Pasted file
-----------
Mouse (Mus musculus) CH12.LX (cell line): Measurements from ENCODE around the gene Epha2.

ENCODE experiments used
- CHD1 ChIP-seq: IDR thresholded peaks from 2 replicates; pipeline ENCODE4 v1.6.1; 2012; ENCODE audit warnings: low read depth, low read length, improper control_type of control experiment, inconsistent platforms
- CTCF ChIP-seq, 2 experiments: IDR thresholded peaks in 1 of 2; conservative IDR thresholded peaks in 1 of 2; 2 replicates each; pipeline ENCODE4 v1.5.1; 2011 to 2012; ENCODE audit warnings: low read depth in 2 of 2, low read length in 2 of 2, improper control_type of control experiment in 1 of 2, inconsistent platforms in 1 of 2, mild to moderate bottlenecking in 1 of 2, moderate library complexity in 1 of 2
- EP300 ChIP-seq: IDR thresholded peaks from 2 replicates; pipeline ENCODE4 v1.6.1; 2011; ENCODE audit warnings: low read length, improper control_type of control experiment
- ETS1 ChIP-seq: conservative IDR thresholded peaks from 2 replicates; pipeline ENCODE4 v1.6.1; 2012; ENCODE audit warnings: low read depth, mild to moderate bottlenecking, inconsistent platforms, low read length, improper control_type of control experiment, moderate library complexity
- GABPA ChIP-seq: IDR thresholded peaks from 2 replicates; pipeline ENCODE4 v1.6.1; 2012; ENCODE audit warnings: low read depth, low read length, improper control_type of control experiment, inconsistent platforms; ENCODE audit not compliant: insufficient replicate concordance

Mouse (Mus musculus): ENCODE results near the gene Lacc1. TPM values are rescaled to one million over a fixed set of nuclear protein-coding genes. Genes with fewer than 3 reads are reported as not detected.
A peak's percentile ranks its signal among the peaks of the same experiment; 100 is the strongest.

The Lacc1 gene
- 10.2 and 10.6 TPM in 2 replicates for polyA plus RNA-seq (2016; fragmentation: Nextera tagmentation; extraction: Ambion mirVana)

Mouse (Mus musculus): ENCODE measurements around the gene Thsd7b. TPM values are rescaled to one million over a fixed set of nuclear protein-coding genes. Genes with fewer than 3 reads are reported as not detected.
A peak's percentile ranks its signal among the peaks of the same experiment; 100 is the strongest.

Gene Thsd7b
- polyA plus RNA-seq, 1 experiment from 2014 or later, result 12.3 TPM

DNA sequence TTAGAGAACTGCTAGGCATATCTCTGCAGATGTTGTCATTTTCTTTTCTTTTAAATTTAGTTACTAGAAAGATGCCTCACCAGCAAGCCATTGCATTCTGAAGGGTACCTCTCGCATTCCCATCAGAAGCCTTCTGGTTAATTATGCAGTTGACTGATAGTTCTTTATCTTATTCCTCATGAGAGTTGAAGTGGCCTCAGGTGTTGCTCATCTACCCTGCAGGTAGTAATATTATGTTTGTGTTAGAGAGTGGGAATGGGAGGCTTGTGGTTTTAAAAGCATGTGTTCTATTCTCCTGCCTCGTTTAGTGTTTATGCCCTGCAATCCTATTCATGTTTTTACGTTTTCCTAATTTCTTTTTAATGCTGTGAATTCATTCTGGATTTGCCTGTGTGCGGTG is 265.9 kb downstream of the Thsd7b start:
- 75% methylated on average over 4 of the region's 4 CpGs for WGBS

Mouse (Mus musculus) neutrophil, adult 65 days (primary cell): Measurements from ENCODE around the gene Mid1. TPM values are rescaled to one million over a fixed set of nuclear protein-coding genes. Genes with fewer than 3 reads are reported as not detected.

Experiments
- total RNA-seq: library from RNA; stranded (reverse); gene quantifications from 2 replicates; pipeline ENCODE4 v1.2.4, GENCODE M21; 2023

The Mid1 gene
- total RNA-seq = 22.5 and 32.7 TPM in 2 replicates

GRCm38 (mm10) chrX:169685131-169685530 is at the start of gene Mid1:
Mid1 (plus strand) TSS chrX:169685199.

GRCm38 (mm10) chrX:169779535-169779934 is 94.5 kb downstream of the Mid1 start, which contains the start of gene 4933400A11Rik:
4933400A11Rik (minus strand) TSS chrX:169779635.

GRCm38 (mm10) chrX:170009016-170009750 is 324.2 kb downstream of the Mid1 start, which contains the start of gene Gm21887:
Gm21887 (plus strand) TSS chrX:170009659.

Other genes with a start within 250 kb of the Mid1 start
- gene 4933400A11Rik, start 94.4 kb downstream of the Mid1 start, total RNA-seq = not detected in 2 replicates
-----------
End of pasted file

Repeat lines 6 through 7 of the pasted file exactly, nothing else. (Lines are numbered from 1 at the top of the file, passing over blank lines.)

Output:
- ETS1 ChIP-seq: conservative IDR thresholded peaks from 2 replicates; pipeline ENCODE4 v1.6.1; 2012; ENCODE audit warnings: low read depth, mild to moderate bottlenecking, inconsistent platforms, low read length, improper control_type of control experiment, moderate library complexity
- GABPA ChIP-seq: IDR thresholded peaks from 2 replicates; pipeline ENCODE4 v1.6.1; 2012; ENCODE audit warnings: low read depth, low read length, improper control_type of control experiment, inconsistent platforms; ENCODE audit not compliant: insufficient replicate concordance